Diabetic Retinopathy

Diabetic retinopathy is damage to the retina (the tissue responsible for providing vision) due to complications of diabetes. If left untreated and ignored, this condition can lead to blindness. The longer a person has had diabetes, the more likely they are to have diabetic retinopathy, and often patients aren’t aware that the problem exists until damage has already been done. Diabetic retinopathy affects up to 80 percent of people with diabetes who have had the condition for more than 10 years. At this time, diabetic retinopathy is the leading cause of blindness in persons between 20 and 64 years of age! With proper treatment of diabetes, and monitoring of the eyes, 90% of these cases can be reduced.

DR-NormalRetina

In the first stage of diabetic retinopathy, there are generally no symptoms. Patients can have perfectly normal 20/20 vision, and not be aware that anything is going wrong. This first stage is called non-proliferative diabetic retinopathy (NPDR), and the only way to detect NPDR is by having regular eye exams from an eye care professional such as an optometrist or ophthalmologist. During this exam, the doctor can detect if there is any bleeding or swelling in the back of the eye. The American Diabetes Association recommends for this reason that any patient who has a diagnosis of diabetes should have a dilated eye exam at least once a year. During the second stage of diabetic retinopathy, abnormal new blood vessels grow (neovascularisation) around the areas where there was bleeding from NPDR. This second stage is called proliferative diabetic retinopathy (PDR). The new blood vessels are very fragile and they can burst and bleed, causing floaters and blurred vision. If the condition is still not treated, there can be a greater leakage of blood which interferes with eyesight. In final stages, the retina can become detached, or permenantly damaged which leads to blindness.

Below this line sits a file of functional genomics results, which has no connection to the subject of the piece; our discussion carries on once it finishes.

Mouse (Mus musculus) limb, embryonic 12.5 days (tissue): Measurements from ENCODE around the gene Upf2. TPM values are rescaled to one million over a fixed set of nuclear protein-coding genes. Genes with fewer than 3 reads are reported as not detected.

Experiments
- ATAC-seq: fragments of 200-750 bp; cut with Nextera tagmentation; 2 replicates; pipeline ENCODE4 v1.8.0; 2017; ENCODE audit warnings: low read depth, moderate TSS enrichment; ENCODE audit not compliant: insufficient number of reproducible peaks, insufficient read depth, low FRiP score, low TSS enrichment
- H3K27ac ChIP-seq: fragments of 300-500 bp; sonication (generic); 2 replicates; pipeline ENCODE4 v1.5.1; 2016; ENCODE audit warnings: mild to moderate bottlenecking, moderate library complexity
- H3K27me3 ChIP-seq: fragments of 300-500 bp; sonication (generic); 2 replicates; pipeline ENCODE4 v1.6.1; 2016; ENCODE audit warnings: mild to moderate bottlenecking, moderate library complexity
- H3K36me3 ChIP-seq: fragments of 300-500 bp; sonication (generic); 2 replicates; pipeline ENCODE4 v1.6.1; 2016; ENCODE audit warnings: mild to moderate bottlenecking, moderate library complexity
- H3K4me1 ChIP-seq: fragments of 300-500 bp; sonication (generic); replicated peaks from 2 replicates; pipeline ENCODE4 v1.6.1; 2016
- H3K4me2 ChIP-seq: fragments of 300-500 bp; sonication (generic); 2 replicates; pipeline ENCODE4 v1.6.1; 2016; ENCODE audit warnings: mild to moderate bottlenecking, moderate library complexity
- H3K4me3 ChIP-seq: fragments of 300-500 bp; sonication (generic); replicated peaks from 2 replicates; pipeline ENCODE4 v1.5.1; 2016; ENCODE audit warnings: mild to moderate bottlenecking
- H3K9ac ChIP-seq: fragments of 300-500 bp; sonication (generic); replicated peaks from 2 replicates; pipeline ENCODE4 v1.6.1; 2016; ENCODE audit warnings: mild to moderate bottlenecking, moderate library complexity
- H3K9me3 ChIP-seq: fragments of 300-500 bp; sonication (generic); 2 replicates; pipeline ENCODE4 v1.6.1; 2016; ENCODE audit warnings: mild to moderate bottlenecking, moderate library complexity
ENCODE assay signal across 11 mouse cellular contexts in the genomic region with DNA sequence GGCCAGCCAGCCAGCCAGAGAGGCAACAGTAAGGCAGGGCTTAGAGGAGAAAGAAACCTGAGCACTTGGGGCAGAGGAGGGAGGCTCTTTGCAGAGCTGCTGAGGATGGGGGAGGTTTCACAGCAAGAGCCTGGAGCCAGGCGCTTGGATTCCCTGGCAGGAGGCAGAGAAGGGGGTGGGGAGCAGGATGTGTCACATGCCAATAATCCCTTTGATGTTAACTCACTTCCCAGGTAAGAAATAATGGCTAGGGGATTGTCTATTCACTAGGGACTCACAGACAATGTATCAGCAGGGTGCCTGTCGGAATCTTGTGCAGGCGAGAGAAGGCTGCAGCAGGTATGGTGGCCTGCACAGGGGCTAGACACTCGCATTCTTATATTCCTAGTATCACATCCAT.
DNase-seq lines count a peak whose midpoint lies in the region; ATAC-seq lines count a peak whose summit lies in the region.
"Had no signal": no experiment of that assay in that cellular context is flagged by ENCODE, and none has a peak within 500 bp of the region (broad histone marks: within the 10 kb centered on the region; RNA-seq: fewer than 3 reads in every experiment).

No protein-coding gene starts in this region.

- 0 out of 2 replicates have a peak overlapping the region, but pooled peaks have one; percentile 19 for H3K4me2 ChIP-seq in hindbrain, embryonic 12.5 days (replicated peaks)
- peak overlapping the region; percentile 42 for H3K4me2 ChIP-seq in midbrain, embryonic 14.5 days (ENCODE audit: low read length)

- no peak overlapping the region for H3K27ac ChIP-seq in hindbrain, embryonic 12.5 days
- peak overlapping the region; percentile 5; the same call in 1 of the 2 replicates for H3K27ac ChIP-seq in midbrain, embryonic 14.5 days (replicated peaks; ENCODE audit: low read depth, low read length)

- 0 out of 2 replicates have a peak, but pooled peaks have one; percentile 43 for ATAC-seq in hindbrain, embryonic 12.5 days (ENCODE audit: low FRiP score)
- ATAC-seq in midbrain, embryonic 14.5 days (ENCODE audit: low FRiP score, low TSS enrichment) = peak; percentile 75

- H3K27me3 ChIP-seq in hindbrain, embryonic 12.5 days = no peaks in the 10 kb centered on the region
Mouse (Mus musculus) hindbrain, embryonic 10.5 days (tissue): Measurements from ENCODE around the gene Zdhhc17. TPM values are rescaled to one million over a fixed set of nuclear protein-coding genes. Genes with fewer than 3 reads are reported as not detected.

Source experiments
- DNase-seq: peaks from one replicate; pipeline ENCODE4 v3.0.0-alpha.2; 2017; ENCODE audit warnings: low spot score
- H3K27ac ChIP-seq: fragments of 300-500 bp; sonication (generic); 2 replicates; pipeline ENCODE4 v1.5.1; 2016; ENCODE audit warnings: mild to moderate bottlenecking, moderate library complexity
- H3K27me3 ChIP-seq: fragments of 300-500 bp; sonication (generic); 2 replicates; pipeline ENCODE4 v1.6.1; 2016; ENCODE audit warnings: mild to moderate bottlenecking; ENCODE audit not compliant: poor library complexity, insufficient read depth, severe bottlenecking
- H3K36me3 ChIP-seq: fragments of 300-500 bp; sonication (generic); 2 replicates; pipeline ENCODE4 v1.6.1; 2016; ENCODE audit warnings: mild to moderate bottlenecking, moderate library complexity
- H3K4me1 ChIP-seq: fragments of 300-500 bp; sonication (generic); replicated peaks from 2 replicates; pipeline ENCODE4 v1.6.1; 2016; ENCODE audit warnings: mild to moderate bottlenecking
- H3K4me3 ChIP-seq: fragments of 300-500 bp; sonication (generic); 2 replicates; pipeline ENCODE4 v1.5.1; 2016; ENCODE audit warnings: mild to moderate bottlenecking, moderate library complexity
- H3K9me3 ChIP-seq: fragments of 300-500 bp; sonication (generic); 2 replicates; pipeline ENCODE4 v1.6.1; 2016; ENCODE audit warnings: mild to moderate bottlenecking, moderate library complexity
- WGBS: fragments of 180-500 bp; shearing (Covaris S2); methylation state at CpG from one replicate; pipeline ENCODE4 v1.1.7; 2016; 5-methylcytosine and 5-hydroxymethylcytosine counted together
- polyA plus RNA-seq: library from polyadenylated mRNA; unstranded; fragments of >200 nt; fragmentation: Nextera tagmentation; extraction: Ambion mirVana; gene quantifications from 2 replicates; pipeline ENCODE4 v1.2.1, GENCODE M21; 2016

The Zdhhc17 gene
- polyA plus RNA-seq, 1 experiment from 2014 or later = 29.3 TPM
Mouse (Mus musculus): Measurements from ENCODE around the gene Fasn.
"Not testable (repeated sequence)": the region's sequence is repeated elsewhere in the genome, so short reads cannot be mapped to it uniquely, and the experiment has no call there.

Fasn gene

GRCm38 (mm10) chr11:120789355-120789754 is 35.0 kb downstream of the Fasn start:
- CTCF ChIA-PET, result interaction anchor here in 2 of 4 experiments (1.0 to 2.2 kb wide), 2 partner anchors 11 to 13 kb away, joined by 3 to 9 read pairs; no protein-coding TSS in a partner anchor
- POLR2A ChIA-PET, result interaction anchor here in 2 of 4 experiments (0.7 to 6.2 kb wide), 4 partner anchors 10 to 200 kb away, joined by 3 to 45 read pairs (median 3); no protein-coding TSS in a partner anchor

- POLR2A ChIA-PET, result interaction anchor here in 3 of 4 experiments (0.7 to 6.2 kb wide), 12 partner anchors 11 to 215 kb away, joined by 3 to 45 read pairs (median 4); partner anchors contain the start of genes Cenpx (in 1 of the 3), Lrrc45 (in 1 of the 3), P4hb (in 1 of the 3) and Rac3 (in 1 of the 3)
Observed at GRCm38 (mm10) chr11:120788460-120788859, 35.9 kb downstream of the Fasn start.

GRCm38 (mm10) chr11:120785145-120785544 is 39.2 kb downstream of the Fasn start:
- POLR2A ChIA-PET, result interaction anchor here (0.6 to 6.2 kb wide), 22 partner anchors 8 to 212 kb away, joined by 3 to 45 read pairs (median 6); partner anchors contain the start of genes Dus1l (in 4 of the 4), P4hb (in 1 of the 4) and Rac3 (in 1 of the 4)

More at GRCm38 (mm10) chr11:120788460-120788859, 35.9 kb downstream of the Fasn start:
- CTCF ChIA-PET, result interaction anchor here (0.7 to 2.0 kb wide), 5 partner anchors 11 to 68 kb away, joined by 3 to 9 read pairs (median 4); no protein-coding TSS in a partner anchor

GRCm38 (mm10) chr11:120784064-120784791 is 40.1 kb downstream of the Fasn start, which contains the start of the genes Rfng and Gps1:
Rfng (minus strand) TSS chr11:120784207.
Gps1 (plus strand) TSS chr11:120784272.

DR-Bleeding

Macular edema is a condition which may occur at any stage of the disease. Macular edema is swelling in the central part of the retina and vision. It can cause blurring, darkening or distorted images in one or both eyes.

Individual Risk Factors Both patients who have Type I and Type II diabetes can develop diabetic retinopathy. The risk of retinopathy and the severity of the retinopathy tends to be worse when a patient has had diabetes for a longer period of time. Because Type I diabetes often is diagnosed at a younger age, patients with Type I diabetes often have more severe retinopathy at a younger age. Diabetic retinopathy can become significantly worse during pregnancy. For that reason, all pregnant diabetic women should have a dilated eye examination each trimester to ensure their vision remains healthy.

Treatment: There are four main treatment options which are effective in reducing vision loss from this disease. Even people with advanced retinopathy have a 90 percent chance of keeping their vision when they get treatment before the retina is severely damaged. The only way that a doctor can detect if you have retinopathy and give you the appropriate treatment is if you have the recommended yearly eye examination.